We’ve been on a bit of an art kick lately. This is how things go in my house, we get stuck on one topic for a few months before focusing on something else. We’ve been experimenting with different mediums but no matter what we try we always end up back at drawing. When it comes to teaching children (and mothers) how to draw no one is better than Mark Kistler.
Mark Kistler has been teaching children how to draw for over 30 years. He’s been on television, he authors books, and he is a favorite at school assemblies. I looked up several of his free lessons and I knew this was something we had to have, and it’s one of our favorite purchases.
The first thing I noticed about the lessons is how friendly they are. Mark has the unique ability to appeal to children of all ages. The video quality is great, you can see everything Mark does as he does it. Mark is encouraging in his videos and having fun is always the most important lesson.
You can sign up for all of Mark’s different online classes at his website, Draw3D.com, access is $99 per year. BUT!!! Before you buy I’m going to tell you how to get the same courses at a cheaper rate.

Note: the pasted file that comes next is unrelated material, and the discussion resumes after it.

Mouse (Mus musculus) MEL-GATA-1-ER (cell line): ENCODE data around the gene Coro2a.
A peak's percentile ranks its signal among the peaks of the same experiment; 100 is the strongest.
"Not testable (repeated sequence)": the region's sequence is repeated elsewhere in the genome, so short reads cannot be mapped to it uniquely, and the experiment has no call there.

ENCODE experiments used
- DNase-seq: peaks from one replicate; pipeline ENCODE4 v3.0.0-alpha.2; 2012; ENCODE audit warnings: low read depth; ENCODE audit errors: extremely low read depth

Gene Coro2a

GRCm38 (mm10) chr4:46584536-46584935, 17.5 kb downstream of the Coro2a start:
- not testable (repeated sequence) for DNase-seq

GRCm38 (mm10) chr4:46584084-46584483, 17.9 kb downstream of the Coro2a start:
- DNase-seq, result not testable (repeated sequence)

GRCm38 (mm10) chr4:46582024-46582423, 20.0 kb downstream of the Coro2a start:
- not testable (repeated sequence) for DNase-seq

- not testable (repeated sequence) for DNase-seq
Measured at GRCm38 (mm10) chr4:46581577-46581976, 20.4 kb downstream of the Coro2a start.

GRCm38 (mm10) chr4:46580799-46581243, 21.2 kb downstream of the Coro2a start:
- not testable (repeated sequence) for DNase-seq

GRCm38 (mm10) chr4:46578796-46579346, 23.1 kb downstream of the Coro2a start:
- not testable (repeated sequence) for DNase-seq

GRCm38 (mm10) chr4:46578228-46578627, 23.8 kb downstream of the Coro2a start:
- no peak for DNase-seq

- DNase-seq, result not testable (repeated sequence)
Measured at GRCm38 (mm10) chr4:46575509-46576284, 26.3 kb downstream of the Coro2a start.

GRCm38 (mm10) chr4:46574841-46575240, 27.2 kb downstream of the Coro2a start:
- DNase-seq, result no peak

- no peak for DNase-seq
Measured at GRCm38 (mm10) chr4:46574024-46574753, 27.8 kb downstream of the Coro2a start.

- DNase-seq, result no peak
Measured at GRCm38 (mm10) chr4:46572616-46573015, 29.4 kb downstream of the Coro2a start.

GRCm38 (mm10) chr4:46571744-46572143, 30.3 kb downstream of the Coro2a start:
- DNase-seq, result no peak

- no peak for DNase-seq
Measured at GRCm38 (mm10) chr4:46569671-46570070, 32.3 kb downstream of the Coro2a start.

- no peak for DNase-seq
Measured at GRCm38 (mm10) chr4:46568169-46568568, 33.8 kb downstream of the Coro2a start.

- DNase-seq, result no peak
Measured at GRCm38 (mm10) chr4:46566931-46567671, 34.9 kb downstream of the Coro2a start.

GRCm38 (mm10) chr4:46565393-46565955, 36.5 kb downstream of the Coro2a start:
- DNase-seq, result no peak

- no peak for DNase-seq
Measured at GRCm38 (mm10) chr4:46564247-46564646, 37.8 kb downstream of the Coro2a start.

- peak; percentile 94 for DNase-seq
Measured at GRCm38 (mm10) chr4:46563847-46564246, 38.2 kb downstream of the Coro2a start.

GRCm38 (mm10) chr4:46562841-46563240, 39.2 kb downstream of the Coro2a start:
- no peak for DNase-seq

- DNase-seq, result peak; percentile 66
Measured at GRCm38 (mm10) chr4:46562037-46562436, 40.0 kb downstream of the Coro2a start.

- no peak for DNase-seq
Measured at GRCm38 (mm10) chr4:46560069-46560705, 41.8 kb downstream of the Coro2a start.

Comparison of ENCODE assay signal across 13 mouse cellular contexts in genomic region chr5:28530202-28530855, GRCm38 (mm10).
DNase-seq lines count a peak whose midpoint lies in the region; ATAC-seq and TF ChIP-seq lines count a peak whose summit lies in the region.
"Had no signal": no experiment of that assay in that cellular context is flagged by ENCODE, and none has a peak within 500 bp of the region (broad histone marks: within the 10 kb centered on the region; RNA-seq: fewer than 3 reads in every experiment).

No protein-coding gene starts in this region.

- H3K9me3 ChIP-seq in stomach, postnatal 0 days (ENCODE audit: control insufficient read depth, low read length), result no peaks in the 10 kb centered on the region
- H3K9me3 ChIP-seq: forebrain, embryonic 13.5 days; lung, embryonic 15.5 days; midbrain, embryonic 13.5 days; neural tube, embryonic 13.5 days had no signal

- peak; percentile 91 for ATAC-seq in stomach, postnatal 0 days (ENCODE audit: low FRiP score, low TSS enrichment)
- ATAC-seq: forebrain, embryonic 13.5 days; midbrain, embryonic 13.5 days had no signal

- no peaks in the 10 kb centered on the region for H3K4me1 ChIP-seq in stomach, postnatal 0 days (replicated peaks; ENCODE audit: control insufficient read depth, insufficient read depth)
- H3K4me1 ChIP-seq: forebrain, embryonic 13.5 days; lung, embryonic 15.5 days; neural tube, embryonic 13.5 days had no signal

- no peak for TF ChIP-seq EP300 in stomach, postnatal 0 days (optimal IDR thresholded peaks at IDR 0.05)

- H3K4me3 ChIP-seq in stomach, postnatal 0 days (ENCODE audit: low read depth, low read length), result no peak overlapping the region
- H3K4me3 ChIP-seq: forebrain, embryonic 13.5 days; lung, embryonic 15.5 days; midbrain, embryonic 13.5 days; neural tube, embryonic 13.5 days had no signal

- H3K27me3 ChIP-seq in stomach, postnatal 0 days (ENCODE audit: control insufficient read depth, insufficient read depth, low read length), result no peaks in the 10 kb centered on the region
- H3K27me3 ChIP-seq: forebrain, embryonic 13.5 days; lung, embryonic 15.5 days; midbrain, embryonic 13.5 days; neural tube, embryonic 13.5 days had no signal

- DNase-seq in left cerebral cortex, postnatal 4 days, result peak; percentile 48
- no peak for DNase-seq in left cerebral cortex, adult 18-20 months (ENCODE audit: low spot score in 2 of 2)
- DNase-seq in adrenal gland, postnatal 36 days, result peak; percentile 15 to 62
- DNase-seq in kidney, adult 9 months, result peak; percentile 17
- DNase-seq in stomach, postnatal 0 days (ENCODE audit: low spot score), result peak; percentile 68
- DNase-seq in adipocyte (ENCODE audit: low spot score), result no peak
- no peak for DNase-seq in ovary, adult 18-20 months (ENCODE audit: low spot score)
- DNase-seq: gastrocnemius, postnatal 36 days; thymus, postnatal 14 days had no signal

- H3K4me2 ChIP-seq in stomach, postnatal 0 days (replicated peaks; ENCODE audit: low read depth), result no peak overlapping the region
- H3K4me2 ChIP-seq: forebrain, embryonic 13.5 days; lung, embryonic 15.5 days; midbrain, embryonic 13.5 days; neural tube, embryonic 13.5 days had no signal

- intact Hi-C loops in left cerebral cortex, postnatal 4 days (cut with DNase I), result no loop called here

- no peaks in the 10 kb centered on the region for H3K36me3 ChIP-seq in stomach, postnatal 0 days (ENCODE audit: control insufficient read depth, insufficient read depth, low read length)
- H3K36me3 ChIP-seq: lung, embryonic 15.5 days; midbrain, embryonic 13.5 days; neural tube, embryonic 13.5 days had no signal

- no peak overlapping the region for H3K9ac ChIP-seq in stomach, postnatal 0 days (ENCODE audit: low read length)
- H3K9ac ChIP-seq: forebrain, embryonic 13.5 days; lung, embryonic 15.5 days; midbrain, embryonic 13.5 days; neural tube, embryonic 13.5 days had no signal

The Homeschool Buyer’s Co-op is a website where homeschooling parents combine their buying power to get discounts on group buys. You can buy a year access to Mark Kistler’s online drawing lessons through the co-op for 60% off!! For just $39.60 (or 4000 points if you’re already a co-op member*) you can access all of Mark’s lessons for an entire year!
Click on the links above or the graphic below to be taken to the Homeschool Buyer’s Co-op, membership is FREE and the deals are plenty!
*co-op members can earn points to exchange for free product when they purchase items or refer new members
Check out a free lesson now!
Meg Grooms is a long-time homeschooling mother of 6 children, ranging in age from preschool to married with kids of their own. Always a vagabond at heart, Meg and her family have embraced a slow travel lifestyle and currently call Southern California home. Your guess is as good as hers as to where they’ll end up next.
Meg blogs about secular homeschooling and gameschooling at Homeschool Gameschool.